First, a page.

Why the legendary Hank Aaron meant so much to Milwaukee
Sitting in the upper deck of old County Stadium, I had to peek around a pillar to get a glimpse of Hank Aaron as he was introduced to the Milwaukee crowd of 51,480 at the 1975 All-Star Game.
All it took was for the public-address announcer to say, "From the Milwaukee Brewers ..." for the crescendo to begin.
Sustained applause washed over Aaron as he was introduced along the first-base line as one of the American League's reserve players. The crowd rose again as Aaron came to bat in the second inning as a pinch hitter.
Aaron, who died Friday just short of his 87th birthday, broke Babe Ruth's hallowed home run record of 714 as a member of the Atlanta Braves in 1974. But it was while the Braves were in Milwaukee from 1953-65 that Aaron began to gain fame, helping to lead the Braves to a world championship in 1957 and a World Series appearance in 1958.
So it was no surprise that Aaron's death hit the Wisconsin city hard.
"It's been a tough day up here," said Tom Haudricourt, the longtime Brewers beat writer for the Milwaukee Journal Sentinel. "One of the news stations is doing their whole broadcast on Hank this afternoon. The Braves might be the most impacted organization, but the Braves used to be in Milwaukee."
Aaron signed with the Braves in 1952 while they were still the Boston Braves. He made his big-league debut in 1954 and played with the Braves through the 1974 season, when he broke Ruth's record.
Enter a man named Bud Selig.
After the Braves took off for Atlanta, Milwaukee businessman Selig made it his mission to bring baseball back to his home city. He succeeded in 1970, when he engineered the relocation of the Seattle Pilots to Milwaukee.
The Brewers weren't much of a team in those years, but Selig had the brainstorm of bringing Aaron "home" to Milwaukee. Selig helped facilitate a trade of Aaron from the Braves to the Brewers, and even though Aaron's best years were behind him, his return to Milwaukee gave the Brewers a measure of credibility in addition to delighting the burghers of Milwaukee.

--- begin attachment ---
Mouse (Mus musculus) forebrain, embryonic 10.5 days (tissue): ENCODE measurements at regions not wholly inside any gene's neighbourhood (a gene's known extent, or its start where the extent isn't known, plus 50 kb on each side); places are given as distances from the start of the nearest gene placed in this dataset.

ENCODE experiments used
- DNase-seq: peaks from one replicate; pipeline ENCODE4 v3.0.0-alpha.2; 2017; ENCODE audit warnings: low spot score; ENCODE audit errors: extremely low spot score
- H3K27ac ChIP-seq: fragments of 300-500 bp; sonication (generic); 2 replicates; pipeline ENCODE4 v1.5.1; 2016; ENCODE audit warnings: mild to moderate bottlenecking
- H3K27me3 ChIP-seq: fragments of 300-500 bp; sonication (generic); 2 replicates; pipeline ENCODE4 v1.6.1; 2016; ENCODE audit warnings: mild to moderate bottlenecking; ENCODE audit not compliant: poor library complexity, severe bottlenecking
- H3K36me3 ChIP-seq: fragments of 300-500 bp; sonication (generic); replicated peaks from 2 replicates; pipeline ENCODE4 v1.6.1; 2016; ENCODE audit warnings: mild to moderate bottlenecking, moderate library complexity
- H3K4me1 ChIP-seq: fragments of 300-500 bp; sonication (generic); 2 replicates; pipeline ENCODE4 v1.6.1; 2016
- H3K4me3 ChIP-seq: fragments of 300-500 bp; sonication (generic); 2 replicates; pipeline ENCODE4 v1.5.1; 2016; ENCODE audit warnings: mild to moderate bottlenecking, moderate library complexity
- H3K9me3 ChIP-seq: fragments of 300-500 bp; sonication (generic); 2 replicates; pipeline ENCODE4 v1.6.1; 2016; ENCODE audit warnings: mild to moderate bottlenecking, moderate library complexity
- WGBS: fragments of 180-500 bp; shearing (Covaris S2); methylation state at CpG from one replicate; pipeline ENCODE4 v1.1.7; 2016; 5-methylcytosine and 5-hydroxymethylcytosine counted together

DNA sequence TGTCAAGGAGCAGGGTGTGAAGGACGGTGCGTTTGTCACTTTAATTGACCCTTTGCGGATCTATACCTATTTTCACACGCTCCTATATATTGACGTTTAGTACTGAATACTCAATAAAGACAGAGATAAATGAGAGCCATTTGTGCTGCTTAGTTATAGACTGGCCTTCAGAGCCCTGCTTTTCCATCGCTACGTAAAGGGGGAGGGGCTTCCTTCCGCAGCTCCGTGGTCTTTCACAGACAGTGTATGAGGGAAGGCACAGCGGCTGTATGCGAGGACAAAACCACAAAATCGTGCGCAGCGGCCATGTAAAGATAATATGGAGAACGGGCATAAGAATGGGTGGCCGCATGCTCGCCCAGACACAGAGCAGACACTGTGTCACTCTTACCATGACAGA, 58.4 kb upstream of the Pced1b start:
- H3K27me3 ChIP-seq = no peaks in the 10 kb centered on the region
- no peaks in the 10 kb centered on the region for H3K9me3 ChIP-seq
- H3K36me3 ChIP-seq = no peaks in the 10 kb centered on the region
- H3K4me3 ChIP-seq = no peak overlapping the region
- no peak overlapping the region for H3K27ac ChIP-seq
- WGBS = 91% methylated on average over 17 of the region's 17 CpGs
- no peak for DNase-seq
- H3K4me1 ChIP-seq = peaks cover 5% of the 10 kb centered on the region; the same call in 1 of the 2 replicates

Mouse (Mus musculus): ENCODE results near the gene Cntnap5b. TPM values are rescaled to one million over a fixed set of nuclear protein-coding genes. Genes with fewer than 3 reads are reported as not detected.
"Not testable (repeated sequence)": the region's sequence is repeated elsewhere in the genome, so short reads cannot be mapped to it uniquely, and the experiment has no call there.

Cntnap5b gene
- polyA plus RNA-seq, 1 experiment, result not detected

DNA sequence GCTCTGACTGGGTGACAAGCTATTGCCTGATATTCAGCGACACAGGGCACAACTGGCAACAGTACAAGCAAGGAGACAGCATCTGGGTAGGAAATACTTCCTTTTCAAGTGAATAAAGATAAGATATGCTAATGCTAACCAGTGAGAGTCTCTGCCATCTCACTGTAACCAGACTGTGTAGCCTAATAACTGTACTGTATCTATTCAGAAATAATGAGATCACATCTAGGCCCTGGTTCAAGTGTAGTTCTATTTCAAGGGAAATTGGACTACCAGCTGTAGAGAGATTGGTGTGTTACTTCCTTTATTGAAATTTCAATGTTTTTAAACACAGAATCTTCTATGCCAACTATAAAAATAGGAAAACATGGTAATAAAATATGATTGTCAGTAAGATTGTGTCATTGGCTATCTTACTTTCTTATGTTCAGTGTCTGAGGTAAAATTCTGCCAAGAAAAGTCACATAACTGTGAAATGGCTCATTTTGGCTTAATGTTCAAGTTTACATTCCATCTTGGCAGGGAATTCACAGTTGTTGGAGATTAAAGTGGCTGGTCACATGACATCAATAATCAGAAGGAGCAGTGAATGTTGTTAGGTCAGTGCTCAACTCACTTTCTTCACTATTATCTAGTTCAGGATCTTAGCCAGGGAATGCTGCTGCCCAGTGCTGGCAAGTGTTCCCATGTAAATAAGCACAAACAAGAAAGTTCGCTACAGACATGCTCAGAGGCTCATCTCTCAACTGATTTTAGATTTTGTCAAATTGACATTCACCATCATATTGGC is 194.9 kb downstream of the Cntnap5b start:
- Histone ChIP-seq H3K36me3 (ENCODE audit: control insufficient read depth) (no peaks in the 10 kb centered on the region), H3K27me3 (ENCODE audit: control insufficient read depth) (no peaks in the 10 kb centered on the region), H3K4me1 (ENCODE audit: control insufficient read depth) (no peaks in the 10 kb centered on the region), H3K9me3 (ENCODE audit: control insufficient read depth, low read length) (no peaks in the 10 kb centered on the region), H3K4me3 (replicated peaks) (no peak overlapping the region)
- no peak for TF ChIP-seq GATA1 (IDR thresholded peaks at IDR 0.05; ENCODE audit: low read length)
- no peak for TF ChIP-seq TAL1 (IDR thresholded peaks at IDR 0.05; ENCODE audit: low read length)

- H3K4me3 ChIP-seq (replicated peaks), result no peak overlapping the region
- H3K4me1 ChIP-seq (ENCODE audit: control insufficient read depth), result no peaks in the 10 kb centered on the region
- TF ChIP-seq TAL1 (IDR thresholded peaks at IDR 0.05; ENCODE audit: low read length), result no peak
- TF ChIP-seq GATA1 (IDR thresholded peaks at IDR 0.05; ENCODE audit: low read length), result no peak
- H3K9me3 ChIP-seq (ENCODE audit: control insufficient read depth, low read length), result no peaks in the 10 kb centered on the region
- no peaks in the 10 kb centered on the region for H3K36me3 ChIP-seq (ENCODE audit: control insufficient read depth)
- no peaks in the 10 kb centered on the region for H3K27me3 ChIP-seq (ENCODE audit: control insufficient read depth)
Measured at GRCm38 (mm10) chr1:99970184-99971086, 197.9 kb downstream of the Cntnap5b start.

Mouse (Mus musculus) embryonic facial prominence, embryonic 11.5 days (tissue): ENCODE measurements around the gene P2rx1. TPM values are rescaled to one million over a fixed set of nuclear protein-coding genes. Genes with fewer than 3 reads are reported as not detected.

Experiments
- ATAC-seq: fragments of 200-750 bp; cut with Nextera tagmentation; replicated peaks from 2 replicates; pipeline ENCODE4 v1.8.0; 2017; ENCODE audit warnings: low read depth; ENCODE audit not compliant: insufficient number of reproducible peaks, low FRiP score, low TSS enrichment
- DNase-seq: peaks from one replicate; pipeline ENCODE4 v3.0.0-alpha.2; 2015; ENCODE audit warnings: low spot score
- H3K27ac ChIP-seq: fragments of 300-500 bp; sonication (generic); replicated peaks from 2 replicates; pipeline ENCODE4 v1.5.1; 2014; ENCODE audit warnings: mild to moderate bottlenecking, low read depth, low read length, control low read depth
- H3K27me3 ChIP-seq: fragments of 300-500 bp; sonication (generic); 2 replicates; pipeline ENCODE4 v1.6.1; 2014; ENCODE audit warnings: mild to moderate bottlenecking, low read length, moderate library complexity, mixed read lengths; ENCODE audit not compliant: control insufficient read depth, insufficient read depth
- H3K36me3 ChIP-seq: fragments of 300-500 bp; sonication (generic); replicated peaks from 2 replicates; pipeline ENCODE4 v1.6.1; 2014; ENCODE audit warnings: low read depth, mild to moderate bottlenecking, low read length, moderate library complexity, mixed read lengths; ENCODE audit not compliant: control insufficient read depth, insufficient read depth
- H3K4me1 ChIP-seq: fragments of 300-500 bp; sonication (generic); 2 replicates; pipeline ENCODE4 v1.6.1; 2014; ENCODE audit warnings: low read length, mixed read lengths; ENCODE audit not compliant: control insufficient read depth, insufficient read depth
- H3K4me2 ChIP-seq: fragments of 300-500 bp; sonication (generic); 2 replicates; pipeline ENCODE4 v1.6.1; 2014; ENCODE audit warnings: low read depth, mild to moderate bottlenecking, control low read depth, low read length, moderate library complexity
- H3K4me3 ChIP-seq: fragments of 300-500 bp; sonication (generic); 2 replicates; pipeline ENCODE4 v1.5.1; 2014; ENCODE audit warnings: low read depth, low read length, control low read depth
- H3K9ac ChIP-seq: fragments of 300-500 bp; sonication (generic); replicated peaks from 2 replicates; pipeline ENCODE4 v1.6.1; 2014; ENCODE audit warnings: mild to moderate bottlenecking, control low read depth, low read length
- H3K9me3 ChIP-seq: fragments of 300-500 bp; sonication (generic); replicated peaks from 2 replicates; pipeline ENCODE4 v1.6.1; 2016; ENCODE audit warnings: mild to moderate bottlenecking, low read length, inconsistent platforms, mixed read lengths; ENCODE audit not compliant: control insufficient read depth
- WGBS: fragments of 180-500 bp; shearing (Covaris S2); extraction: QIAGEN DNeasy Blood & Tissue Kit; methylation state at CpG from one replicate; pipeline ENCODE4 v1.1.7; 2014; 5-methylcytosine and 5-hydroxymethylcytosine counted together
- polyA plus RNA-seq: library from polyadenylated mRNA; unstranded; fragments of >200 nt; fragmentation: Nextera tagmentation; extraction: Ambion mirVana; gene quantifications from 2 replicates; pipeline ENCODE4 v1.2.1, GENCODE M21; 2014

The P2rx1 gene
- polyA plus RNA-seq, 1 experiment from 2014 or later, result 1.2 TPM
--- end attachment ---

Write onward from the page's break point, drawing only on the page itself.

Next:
"I'm absolutely heartbroken, heartsick," Selig told the Journal Sentinel Friday in an interview with Haudricourt. "This is so devastating. I know some people may quarrel with it but I've always said he was the greatest player of our generation. But he was a better human being. I'm so sad.
"When you think back to what he accomplished on the field, he was an even greater man off it. He was the same nice, wonderfully decent human being that he was when I first met him in 1958."
Aaron forged a lifelong friendship with Selig, as he did with Brewers radio broadcaster Bob Uecker, a former teammate of Aaron's.
"They were truly the three amigos," Haudricourt said. "They were all born in 1934, Hank and Uecker 10 days apart. Bud got to know Hank first as a fan of the Braves. Once he became owner of the Brewers, Bud brought Hank back in '75-76, and it was a stroke of genius. It kind of brought Hank full circle to where it all started."
In his retirement, Aaron remained a presence, both in Atlanta and Milwaukee.
"It was amazing, really," said Jimmy Bank, the traveling secretary for the Brewers from 1983-92. Bank later worked in that capacity for the Cubs. "Part of the reason was his personality. He was so nice, so pleasant, always smiling, always agreeable to autographs for people. He was not only well liked, but revered, in Milwaukee.
"Hank thought Uecker was the funniest guy who ever walked on earth. It was great to see them together. It was fun to see them laughing together. Bud just adored the guy just because for what Hank did for baseball and for Milwaukee baseball."
Former Cubs Hall of Famer Fergie Jenkins said Friday on a Zoom call with Chicago reporters that he remembers facing Aaron in 1965 as a September call-up while with the Phillies. Jenkins said that even though Barry Bonds broke Aaron's all-time home run record of 755, he did so in baseball's so-called Steroid Era and that Jenkins still considers Aaron the all-time home run king.
"I never played against Barry Bonds, but Hank Aaron 11 years," Jenkins said. "I truly think that he is still the all-time home run hitter in baseball. I just think that what he had to go through to get there (facing racism), he was consistent, hitting 40-plus home runs ever season. He never hit 50. He just went out and did his job on a daily basis.
"I mentioned a few times, my first All-Star Game was in Anaheim. He's playing left. (Willie) Mays is in center. (Roberto) Clemente's in right. I would love to have that outfield on a daily basis playing behind me."
As far as Aaron's legacy in Milwaukee, Haudricourt says it goes beyond baseball.
"As great as a baseball player as he was, and he's probably top five, he was twice as great a man," he said. "He loved Milwaukee and Wisconsin, and they loved him right back."
• Bruce Miles covered the Chicago Cubs for the Daily Herald from 1998-2019. Follow Bruce on Twitter @BruceMiles2112